In part one of our three part series on key recruiting CRM practices, we discussed the need to use tools outside your ATS, establishing and growing a centralized talent pool, segmenting your pool, utilizing talent networks, integrating with your ATS, and generally taking a proprietary approach to acquiring and maintaining candidate data. In part two, we discussed maximizing the talent pool, integrating sourcing into your strategies, tapping “silver medalists”, having a “search first” mindset, and growing your pipelines. In the third and final installment of the series, we build upon the first two parts and discuss six more key recruiting CRM practices that can help transform and optimize your recruiting organization:
Search passive candidates
A talent network is a great place to gather and search for candidates with specific skills as long as it’s being used strategically. It should be brought into the talent pool to work together with other networks, external sources, the ATS, etc. instead of functioning as an island, separate from the rest. Properly utilizing the talent network allows you to send a nicely crafted email to your talent community to go after desirable passive candidates who may be employed with a competitor or within a target industry.
Employee referrals are often the best source of hires. As you’re building your talent pool, it’s essential to make it easy for employees to add referrals to it. It’s important to use your CRM and your referral program together. If you’re not collecting referrals in a way that feeds your pipelines in the CRM, then you’ll lose the value of those referrals over time.
Search, send, and measure
This is about being active and using your tools in order to send out communications, measure results, and refine searches and emails based on the results. Using A/B testing, you can send out different marketing messages or try different approaches to then monitor open rates as well as responses to the call to action. You can also determine activities that give you the best results by region, discipline, etc., so that you are optimizing the things your recruiters are doing to engage candidates and get them to apply. If you get higher response rates from Twitter activities for entry level nursing positions than email campaigns, for example, then you should probably focus your efforts accordingly.
Always be sourcing
Your sourcing team and your entire organization always need to be sourcing and getting data into your talent pool, which is why the CRM tool should include a relatively simple way to do so. For example, if a senior manager finds a candidate they want to keep warm, they should be able to easily add that person to a specific pipeline. When your CRM and talent pool are centralized you’re able to harness the activities as a team, adding value to the tool and continually using it.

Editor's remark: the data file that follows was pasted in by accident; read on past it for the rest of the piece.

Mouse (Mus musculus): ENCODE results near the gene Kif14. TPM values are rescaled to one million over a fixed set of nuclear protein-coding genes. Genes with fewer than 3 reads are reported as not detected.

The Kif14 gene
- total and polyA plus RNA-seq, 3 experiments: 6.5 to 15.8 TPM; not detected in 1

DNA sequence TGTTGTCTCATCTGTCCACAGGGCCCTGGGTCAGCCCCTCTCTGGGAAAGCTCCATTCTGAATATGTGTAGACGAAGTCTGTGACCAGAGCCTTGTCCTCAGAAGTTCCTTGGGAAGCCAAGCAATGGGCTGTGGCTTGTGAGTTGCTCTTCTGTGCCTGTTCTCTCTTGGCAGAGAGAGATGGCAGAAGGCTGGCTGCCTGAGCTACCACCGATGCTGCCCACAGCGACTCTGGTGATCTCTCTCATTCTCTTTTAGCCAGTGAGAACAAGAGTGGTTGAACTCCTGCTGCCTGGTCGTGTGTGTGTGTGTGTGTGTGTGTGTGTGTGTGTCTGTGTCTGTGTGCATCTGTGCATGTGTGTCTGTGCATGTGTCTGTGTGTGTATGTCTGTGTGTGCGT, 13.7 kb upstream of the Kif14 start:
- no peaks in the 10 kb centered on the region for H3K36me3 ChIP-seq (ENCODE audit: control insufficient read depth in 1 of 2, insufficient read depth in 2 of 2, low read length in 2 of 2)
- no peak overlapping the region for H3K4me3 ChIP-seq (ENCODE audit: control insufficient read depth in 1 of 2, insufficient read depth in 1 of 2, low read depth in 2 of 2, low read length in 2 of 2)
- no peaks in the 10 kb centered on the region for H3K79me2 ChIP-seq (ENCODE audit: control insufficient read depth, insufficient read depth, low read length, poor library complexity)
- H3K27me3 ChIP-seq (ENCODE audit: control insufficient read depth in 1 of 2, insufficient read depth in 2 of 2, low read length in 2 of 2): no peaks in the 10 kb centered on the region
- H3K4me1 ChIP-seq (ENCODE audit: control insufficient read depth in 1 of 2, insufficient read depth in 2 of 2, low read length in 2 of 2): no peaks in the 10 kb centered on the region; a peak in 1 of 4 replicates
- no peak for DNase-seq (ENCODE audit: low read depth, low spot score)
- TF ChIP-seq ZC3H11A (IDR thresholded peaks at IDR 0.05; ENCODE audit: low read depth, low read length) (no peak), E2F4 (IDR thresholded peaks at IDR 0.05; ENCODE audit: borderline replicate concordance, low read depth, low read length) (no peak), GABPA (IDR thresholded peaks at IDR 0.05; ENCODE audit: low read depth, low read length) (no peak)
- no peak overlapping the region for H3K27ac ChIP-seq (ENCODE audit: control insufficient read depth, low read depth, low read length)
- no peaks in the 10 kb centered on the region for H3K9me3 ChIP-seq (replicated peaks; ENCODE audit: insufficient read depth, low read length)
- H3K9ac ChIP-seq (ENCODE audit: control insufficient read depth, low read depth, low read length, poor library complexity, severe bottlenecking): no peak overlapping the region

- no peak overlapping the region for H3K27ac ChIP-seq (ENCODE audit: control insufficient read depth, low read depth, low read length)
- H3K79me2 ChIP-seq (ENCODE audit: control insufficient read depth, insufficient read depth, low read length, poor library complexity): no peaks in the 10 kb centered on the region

Standardize and develop best practices
When strategically approaching CRM and everything centralized with all recruiters/sourcers and marketers using one platform, you can then accurately measure results and leverage that knowledge procedurally across your entire organization to standardize your practices around your most successful sources, emails, searches, etc. This standardization is the foundation for optimizing your recruiting organization.
What you should focus on measuring is specific to your organization, but at a high level we recommend that talent pool growth, usage, engagement, and sources be measured frequently. From a business perspective, talent pool growth is key, not only its overall growth but also its growth by key job types. Usage is important to measure because you want to make sure your team is executing the activities they should be so that results can be appropriately measured. Measuring usage helps in your change management and ensures that you aren’t forcing people to execute activities that aren’t actually driving results. Monitor open and click rates of email campaigns to measure engagement. It’s also important to know how your sources are working for you. Are the resumes you pull from job boards ultimately ending up as hires? That data needs to be brought in in such a way that you can appropriately measure the results and leverage them.
The key theme across all of these recruiting CRM practices is to centralize your talent pools, segment them, drive engagement with potential candidates, and measure and refine that engagement in a strategic way. Taking a holistic view of where your results come from across the entire recruiting organization will determine the best practices for your organization and dramatically increase your ability to get more of the right types of candidates to apply for your open jobs.